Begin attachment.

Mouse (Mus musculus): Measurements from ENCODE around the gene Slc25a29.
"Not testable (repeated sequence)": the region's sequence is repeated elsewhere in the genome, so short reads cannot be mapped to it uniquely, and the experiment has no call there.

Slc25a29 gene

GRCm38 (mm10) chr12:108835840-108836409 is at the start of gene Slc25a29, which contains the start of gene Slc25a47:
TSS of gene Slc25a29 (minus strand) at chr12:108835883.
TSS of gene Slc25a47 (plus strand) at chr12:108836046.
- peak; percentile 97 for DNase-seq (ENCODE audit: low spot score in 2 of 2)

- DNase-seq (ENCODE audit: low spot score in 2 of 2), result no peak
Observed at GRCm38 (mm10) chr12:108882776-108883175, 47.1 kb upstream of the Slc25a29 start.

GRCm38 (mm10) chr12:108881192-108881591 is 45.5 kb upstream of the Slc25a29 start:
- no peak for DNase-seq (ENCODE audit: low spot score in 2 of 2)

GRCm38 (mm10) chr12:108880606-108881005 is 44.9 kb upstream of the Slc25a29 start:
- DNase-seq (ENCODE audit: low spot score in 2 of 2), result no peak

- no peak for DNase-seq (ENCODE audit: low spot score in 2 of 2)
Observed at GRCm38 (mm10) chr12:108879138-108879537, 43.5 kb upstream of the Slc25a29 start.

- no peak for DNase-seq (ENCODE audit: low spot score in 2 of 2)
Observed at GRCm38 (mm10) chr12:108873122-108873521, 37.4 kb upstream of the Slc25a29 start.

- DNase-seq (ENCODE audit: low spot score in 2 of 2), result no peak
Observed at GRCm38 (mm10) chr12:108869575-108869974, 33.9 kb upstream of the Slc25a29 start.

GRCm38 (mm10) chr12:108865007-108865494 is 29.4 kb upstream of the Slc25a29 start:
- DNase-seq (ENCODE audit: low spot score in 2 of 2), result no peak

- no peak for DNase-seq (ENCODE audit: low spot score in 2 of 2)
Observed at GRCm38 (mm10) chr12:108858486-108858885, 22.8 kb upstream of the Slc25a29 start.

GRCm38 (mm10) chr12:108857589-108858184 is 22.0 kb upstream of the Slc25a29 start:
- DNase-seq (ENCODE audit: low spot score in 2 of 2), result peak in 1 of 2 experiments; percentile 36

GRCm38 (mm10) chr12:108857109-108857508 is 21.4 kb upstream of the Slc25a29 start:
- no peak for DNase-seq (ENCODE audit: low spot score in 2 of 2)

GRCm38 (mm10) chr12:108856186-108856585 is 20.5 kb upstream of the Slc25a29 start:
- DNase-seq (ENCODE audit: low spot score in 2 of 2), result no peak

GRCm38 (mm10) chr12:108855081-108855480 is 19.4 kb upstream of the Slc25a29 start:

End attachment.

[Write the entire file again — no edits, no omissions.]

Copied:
Mouse (Mus musculus): Measurements from ENCODE around the gene Slc25a29.
"Not testable (repeated sequence)": the region's sequence is repeated elsewhere in the genome, so short reads cannot be mapped to it uniquely, and the experiment has no call there.

Slc25a29 gene

GRCm38 (mm10) chr12:108835840-108836409 is at the start of gene Slc25a29, which contains the start of gene Slc25a47:
TSS of gene Slc25a29 (minus strand) at chr12:108835883.
TSS of gene Slc25a47 (plus strand) at chr12:108836046.
- peak; percentile 97 for DNase-seq (ENCODE audit: low spot score in 2 of 2)

- DNase-seq (ENCODE audit: low spot score in 2 of 2), result no peak
Observed at GRCm38 (mm10) chr12:108882776-108883175, 47.1 kb upstream of the Slc25a29 start.

GRCm38 (mm10) chr12:108881192-108881591 is 45.5 kb upstream of the Slc25a29 start:
- no peak for DNase-seq (ENCODE audit: low spot score in 2 of 2)

GRCm38 (mm10) chr12:108880606-108881005 is 44.9 kb upstream of the Slc25a29 start:
- DNase-seq (ENCODE audit: low spot score in 2 of 2), result no peak

- no peak for DNase-seq (ENCODE audit: low spot score in 2 of 2)
Observed at GRCm38 (mm10) chr12:108879138-108879537, 43.5 kb upstream of the Slc25a29 start.

- no peak for DNase-seq (ENCODE audit: low spot score in 2 of 2)
Observed at GRCm38 (mm10) chr12:108873122-108873521, 37.4 kb upstream of the Slc25a29 start.

- DNase-seq (ENCODE audit: low spot score in 2 of 2), result no peak
Observed at GRCm38 (mm10) chr12:108869575-108869974, 33.9 kb upstream of the Slc25a29 start.

GRCm38 (mm10) chr12:108865007-108865494 is 29.4 kb upstream of the Slc25a29 start:
- DNase-seq (ENCODE audit: low spot score in 2 of 2), result no peak

- no peak for DNase-seq (ENCODE audit: low spot score in 2 of 2)
Observed at GRCm38 (mm10) chr12:108858486-108858885, 22.8 kb upstream of the Slc25a29 start.

GRCm38 (mm10) chr12:108857589-108858184 is 22.0 kb upstream of the Slc25a29 start:
- DNase-seq (ENCODE audit: low spot score in 2 of 2), result peak in 1 of 2 experiments; percentile 36

GRCm38 (mm10) chr12:108857109-108857508 is 21.4 kb upstream of the Slc25a29 start:
- no peak for DNase-seq (ENCODE audit: low spot score in 2 of 2)

GRCm38 (mm10) chr12:108856186-108856585 is 20.5 kb upstream of the Slc25a29 start:
- DNase-seq (ENCODE audit: low spot score in 2 of 2), result no peak

GRCm38 (mm10) chr12:108855081-108855480 is 19.4 kb upstream of the Slc25a29 start: